Database Search Strategies

This section covers several database search tips, including Boolean Operators, wildcards, and shortcuts, that will make your research more efficient.

Quotation Marks: Placing quotes around a phrase will join those words together instead of searching them separately. This can be extremely useful if you are dealing with a phrase that consists of common words such as social AND media. In this case, you can eliminate many unrelated results by searching “social media” instead.

Boolean Operators: Strategically incorporating And, Or, and Not into your searches will help you get better results by narrowing or expanding your search and by eliminating unnecessary terms from your results.

Examples

  • And: Adding this to your search will create a narrow set of results. For example, combining social media AND digital literacy will only retrieve results that contain those two terms. Your results will be more narrow in focus.
  • Or: Conversely, searching social media OR digital literacy will expand your search by retrieving results with either one of those terms.
  • Not: This will narrow your results by excluding a term that is irrelevant to you. For example, searching social media NOT digital literacy will eliminate a term that occurs frequently in James Baldwin searchers. If that’s not the focus of your research, excluding it from your results can help streamline the search process.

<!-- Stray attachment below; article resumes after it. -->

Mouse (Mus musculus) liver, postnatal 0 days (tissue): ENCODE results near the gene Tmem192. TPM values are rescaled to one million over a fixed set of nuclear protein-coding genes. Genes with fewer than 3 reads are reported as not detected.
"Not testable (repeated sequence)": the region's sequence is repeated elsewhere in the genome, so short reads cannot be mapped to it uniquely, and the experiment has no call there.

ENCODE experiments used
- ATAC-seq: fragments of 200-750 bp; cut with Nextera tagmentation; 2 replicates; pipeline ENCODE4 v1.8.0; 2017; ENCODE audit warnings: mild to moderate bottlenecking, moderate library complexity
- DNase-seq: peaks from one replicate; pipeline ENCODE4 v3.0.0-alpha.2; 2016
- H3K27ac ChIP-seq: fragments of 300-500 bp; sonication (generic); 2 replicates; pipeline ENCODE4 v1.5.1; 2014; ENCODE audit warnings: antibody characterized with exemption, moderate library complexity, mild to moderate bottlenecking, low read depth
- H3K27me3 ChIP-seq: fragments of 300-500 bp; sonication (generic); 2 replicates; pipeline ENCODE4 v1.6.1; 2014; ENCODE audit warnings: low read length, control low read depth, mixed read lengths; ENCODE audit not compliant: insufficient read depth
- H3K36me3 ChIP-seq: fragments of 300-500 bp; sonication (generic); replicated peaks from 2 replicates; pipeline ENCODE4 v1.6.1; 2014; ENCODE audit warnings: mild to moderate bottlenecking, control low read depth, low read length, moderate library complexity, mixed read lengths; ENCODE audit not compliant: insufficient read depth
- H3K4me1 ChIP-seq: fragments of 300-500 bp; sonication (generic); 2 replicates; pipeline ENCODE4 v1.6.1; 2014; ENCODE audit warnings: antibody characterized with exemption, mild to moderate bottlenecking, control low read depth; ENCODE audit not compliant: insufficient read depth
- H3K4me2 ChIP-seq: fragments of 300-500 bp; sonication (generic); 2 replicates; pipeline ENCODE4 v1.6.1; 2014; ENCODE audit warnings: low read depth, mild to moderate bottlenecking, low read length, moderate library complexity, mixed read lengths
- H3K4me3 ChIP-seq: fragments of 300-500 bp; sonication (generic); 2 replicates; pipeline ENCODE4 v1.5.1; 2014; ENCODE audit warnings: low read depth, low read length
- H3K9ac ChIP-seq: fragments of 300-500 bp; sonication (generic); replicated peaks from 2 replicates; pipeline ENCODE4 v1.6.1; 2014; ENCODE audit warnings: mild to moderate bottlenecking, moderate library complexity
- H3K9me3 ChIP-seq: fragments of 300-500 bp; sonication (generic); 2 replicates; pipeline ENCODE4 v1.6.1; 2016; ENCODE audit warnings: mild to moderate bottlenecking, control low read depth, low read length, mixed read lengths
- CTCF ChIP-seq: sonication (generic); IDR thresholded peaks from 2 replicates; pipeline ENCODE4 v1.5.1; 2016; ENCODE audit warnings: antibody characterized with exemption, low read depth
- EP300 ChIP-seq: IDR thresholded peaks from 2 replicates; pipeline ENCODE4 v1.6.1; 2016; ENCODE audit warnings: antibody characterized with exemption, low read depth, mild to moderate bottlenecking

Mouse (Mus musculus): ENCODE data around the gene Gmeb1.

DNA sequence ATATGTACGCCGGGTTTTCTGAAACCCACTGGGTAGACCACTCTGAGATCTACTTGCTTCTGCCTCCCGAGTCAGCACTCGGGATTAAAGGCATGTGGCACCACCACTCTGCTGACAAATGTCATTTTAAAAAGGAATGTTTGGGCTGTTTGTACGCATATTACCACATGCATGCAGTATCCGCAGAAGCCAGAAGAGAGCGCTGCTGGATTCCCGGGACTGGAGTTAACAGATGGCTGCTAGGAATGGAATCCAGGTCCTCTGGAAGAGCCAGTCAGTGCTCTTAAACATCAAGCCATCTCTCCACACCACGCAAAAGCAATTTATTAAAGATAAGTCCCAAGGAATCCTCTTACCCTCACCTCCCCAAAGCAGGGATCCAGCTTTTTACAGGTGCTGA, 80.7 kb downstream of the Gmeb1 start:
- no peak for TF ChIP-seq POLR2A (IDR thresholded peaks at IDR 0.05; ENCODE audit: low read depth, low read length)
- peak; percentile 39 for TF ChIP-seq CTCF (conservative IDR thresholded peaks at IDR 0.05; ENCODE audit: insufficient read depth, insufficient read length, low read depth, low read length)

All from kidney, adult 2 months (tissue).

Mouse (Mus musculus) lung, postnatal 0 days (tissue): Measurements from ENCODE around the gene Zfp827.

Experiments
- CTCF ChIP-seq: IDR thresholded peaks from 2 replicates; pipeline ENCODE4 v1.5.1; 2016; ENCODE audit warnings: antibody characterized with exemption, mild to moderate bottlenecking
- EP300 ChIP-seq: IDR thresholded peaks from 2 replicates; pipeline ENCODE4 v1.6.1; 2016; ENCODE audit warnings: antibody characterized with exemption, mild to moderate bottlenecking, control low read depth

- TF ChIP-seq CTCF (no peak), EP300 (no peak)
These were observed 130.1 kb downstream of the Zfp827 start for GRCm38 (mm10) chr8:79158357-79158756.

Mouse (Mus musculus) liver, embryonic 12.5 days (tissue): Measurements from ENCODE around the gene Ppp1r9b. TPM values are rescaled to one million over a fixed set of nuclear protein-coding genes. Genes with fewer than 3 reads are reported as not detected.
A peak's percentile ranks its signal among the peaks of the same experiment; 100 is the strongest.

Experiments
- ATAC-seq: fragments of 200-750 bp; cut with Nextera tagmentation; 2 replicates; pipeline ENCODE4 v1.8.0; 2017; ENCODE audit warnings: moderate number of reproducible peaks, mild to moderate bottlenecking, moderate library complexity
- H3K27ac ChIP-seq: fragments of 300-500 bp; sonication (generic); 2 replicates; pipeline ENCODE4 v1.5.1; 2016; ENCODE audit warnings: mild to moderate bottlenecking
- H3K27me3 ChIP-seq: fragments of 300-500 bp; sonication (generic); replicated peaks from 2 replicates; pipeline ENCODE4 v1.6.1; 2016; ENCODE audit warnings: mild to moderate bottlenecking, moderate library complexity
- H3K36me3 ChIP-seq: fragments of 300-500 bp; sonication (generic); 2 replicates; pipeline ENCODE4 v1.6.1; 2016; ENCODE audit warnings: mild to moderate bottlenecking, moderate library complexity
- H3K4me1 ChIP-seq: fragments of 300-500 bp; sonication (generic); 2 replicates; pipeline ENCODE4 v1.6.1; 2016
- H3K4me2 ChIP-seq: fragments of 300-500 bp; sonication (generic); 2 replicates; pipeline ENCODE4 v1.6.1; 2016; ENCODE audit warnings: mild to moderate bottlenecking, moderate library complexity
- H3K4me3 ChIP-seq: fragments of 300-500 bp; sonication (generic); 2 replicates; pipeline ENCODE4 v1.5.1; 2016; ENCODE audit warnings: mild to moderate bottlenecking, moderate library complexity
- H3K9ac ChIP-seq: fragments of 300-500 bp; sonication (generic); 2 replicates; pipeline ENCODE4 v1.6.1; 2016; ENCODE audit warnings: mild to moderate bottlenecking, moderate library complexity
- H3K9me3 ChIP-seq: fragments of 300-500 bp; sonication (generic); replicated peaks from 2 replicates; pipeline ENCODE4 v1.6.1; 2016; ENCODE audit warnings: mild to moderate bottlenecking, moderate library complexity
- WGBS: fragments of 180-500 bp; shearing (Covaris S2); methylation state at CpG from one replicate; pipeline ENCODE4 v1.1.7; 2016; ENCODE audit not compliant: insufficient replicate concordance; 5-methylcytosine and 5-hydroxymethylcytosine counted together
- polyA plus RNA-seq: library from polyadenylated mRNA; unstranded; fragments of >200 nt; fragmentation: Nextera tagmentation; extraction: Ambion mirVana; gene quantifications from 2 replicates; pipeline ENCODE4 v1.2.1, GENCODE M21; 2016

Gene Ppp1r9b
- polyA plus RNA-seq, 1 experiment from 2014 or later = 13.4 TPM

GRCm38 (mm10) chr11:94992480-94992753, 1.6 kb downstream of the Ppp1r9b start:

The Boolean operators will be located in the drop down menu within a database’s advanced search options. For example, this is what they look like in MLA:

MLA_8.JPG

Truncation Symbols: Including asterisks, question marks, and exclamation points can help streamline your searches by ensuring that you are capturing word variations and alternate spellings.

Examples

  • Asterisks: Placing an * at the point where the spelling of a word could change will search for every variation of that word. For example, when dealing with James Baldwin, race and racism will be a recurring theme. You can save time by searching for rac* which will retrieve results for race, racism, racialized, racial, and raced.
  • Exclamation Points: Used for searching variations of the same word with alternative spellings. For example, wom!n = women or woman.
  • Question Marks: Useful for searching words and names with alternate spellings, such as British and American variants or words that are translated in slightly different ways. For example, colo?r = color and colour.

Now that you’re adept at finding high-quality resources, the next step will be to think about how to organize and manage all that research.

Database Search Strategies Refresher

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